Synaptic Zn2+ inhibits neurotransmitter release by promoting endocannabinoid synthesis Academic Article uri icon


  • Although it is well established that many glutamatergic neurons sequester Zn(2+) within their synaptic vesicles, the physiological significance of synaptic Zn(2+) remains poorly understood. In experiments performed in a Zn(2+)-enriched auditory brainstem nucleus-the dorsal cochlear nucleus-we discovered that synaptic Zn(2+) and GPR39, a putative metabotropic Zn(2+)-sensing receptor (mZnR), are necessary for triggering the synthesis of the endocannabinoid 2-arachidonoylglycerol (2-AG). The postsynaptic production of 2-AG, in turn, inhibits presynaptic probability of neurotransmitter release, thus shaping synaptic strength and short-term synaptic plasticity. Zn(2+)-induced inhibition of transmitter release is absent in mutant mice that lack either vesicular Zn(2+) or the mZnR. Moreover, mass spectrometry measurements of 2-AG levels reveal that Zn(2+)-mediated initiation of 2-AG synthesis is absent in mice lacking the mZnR. We reveal a previously unknown action of synaptic Zn(2+): synaptic Zn(2+) inhibits glutamate release by promoting 2-AG synthesis.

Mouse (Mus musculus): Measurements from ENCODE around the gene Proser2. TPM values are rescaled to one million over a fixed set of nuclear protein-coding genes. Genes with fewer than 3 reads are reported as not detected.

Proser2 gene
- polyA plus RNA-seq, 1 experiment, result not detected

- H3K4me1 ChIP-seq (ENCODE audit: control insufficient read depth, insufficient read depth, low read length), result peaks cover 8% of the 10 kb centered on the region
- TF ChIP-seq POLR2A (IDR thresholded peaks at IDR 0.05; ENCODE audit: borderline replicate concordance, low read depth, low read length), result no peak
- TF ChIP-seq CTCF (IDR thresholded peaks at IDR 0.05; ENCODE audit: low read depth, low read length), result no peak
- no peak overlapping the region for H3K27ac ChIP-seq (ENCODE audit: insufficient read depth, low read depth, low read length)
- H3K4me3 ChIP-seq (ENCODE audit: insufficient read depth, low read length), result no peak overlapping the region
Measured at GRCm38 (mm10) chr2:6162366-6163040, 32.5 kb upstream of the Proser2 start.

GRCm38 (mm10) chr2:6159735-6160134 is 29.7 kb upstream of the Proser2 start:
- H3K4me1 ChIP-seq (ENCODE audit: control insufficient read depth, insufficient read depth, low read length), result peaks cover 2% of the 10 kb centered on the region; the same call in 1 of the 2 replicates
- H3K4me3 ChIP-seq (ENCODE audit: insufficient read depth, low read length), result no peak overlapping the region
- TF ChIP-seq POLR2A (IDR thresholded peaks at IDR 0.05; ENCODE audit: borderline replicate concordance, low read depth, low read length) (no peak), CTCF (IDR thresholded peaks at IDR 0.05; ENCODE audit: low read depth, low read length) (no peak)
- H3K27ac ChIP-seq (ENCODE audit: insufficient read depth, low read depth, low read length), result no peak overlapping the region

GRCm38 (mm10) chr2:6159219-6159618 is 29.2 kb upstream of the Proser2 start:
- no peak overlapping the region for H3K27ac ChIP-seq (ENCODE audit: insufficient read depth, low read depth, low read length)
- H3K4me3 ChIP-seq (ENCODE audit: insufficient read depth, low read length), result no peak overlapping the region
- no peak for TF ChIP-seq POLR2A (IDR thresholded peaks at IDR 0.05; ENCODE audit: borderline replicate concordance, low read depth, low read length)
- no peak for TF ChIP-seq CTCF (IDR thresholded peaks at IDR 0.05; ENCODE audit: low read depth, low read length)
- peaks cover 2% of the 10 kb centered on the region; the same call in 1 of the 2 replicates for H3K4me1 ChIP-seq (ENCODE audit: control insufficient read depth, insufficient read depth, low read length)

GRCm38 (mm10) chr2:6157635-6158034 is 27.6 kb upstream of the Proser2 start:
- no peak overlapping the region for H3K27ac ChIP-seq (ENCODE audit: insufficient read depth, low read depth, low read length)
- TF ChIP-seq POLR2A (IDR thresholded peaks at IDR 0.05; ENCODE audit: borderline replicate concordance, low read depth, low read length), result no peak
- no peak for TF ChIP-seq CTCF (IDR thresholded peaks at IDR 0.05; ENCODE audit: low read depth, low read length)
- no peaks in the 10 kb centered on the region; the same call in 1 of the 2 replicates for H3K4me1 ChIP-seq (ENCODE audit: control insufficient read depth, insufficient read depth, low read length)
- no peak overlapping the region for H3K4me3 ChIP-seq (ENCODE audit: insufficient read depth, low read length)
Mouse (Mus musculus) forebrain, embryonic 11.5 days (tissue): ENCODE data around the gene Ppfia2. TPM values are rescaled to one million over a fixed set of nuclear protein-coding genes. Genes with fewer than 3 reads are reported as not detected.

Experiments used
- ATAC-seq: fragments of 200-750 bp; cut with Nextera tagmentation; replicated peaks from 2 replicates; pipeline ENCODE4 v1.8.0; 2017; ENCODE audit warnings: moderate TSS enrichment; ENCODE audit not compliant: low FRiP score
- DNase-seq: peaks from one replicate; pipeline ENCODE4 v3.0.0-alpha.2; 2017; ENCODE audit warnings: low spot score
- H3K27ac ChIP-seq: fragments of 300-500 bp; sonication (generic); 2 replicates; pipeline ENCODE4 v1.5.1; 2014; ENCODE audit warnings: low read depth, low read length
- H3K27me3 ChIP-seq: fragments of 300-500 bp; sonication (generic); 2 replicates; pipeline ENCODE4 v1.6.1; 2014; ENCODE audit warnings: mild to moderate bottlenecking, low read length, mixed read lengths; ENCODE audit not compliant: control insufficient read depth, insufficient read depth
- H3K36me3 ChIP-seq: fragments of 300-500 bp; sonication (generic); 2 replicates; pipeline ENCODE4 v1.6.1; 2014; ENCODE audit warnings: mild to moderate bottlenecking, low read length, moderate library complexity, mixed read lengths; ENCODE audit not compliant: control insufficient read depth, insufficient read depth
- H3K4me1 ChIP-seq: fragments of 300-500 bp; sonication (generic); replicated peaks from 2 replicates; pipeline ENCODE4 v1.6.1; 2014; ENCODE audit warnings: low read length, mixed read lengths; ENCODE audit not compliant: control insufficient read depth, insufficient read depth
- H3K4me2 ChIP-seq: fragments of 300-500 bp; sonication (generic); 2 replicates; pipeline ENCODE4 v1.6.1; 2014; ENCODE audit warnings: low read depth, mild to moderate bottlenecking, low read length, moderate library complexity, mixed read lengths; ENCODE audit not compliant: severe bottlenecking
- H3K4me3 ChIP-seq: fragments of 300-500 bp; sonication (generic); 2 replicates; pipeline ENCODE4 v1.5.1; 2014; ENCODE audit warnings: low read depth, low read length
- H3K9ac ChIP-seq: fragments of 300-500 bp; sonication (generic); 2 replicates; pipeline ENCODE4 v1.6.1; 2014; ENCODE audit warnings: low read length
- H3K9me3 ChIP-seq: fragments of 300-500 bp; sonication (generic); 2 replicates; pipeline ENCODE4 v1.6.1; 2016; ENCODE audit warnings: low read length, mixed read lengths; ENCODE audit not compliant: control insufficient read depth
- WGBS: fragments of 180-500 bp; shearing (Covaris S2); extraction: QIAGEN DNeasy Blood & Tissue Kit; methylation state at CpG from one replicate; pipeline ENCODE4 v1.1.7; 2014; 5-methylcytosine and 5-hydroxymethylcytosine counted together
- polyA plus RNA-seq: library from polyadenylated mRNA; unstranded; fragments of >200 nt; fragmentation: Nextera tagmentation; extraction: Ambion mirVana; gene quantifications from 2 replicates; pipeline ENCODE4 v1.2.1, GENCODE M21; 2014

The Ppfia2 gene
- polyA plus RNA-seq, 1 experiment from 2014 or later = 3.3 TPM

publication date

  • January 1, 2013